Richard Mock, Sculptor, Painter and Editorial Cartoonist, 61, Dies


Richard Mock, Sculptor, Painter and Editorial
Cartoonist, 61, Dies

Roberta Smith, New York Times

Richard Mock, a painter and sculptor whose interest in
politics led to a second career as an editorial
cartoonist, died on July 28 in Brooklyn, where he
lived. He was 61.

His death followed a long illness, said his companion,
Roberta Waddell, curator of prints at the New York
Public Library.

Mr. Mock was a lifelong painter whose work ranged from
a cartoonish, politically charged Neo-Expressionism
through portraiture and self-portraiture to bright,
paint-laden abstractions. But he was best known for
the satiric linocut illustrations on social and
political issues that appeared on the Op-Ed page of
The New York Times from 1980 to 1996, in other New
York-based newspapers and in worldwide publications.Notable for their sharp wit and bold, black-on-white
forms, these linoleum prints reflected the influence
of the German Expressionist Max Beckmann (1884-1950)
and the Mexican printmaker José Guadalupe Posada

In the late 1990’s, Mr. Mock’s social commentary
segued into three dimensions with his “Money Lures”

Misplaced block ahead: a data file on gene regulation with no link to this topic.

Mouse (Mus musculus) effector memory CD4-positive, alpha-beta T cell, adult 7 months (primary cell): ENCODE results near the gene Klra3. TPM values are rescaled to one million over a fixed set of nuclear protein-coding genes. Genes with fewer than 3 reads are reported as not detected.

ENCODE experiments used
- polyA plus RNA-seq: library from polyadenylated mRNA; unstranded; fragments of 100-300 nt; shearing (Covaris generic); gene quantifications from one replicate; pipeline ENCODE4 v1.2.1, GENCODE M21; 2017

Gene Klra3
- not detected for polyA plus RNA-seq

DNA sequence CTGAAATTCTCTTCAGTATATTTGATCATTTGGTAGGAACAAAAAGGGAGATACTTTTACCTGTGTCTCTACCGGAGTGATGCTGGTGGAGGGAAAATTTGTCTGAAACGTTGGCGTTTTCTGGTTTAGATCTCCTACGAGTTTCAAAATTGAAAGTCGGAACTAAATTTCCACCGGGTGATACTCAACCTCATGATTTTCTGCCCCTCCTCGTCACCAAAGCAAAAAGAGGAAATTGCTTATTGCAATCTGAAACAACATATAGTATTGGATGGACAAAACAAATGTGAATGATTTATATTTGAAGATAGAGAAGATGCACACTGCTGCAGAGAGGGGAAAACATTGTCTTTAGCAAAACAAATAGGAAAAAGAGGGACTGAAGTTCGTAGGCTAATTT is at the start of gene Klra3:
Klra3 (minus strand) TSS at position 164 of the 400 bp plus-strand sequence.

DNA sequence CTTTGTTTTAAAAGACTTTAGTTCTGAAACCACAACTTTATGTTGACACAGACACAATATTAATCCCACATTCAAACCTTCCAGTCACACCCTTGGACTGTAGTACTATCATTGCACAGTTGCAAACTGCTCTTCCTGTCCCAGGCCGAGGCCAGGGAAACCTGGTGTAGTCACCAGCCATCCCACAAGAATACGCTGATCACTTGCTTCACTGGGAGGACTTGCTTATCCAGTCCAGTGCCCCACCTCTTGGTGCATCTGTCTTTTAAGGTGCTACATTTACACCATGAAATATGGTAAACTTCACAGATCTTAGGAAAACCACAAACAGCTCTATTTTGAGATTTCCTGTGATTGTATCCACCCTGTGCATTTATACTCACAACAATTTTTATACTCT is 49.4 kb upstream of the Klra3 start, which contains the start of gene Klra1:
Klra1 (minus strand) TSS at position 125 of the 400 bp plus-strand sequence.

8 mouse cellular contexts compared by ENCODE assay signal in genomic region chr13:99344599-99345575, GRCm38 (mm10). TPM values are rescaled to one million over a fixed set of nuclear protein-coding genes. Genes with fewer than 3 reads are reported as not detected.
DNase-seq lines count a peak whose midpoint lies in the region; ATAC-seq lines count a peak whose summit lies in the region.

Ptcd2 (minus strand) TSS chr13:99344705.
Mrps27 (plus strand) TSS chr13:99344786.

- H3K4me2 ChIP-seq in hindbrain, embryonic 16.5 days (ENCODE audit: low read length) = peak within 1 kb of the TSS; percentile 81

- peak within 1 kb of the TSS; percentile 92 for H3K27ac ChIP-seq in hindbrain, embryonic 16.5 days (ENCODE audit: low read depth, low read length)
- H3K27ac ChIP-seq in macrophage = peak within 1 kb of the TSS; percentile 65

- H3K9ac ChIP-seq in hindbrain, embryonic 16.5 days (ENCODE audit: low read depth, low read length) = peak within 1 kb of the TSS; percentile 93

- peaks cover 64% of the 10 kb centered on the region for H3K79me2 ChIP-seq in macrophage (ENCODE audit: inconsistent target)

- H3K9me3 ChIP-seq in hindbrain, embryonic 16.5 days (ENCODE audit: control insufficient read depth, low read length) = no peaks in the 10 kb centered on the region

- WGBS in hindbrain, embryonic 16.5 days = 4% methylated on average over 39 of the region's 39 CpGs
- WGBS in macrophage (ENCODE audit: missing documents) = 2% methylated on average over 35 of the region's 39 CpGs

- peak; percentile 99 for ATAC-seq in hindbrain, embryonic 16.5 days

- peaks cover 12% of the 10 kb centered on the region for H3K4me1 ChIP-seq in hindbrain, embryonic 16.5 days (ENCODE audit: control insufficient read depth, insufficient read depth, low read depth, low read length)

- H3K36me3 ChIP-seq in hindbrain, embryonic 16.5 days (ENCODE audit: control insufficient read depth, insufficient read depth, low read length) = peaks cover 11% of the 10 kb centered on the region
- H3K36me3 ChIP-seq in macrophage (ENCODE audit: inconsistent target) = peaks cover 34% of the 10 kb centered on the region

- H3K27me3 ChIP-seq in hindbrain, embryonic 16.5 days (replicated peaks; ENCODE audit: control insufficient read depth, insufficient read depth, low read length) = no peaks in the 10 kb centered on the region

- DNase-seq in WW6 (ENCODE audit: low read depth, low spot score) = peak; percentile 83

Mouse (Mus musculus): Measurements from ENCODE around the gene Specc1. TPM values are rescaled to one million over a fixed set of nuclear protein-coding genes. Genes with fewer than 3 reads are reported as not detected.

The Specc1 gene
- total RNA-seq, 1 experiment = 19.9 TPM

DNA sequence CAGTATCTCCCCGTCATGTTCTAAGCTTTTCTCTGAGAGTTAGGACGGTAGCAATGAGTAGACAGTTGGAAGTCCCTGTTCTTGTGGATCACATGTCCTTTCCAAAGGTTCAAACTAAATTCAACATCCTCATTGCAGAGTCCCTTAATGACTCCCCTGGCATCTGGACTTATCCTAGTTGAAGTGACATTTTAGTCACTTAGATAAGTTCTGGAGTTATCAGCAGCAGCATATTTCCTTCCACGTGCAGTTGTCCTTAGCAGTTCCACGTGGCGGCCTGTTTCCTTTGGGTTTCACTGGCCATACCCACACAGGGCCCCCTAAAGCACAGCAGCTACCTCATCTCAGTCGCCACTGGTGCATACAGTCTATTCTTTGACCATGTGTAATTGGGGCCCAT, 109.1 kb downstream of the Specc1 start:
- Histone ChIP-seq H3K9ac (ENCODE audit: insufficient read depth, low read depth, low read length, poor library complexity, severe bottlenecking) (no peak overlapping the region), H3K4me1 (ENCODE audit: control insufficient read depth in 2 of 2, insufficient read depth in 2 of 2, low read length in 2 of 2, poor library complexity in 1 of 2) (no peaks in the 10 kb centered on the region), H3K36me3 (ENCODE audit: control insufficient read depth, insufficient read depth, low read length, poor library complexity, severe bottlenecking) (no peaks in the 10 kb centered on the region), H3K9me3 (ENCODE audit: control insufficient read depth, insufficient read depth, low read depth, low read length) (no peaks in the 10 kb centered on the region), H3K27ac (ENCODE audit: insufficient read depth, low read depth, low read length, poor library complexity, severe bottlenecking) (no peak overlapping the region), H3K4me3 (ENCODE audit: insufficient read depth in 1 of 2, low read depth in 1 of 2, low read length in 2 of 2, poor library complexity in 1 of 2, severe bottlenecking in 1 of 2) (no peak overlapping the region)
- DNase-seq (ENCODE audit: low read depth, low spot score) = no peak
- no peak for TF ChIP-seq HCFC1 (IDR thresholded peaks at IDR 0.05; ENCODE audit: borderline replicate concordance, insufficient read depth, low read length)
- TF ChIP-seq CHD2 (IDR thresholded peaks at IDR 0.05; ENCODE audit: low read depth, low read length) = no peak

sculpture series, which consisted of large fishing
lures made of commercially shredded American currency.

Born in Long Beach, Calif., in 1944, Mr. Mock learned
lithography and block printing at the University of
Michigan, where he earned a bachelor’s degree on a
football scholarship in 1965. He settled in New York
in 1968, had his first solo exhibition at 112 Greene
Street, the loosely run artists’ cooperative in SoHo,
in 1972, and was included in the 1973 Whitney
Biennial. In 1980, Mr. Mock participated in the “Times
Square Show,” which is often seen as the starting
point of the East Village art scene, and he was also
the official portrait painter of the 1980 Winter
Olympics at Lake Placid, N.Y.

Mr. Mock was frequently involved with children’s art
projects and taught art at Public School 6 in
Manhattan from 1998 to 2002. The New York alternative
space Exit Art held a survey of his work in 1986. In
his most recent New York exhibition, at the Sideshow
Gallery, in Williamsburg, Brooklyn, in 2004, his
prints were shown with those of several Mexican
political printmakers, including Posada.

In addition to Ms. Waddell, he is survived by his
mother, Maxine Berry, of Cape Coral, Fla., and a
sister, Bonnie Mock, of Sacramento, Calif.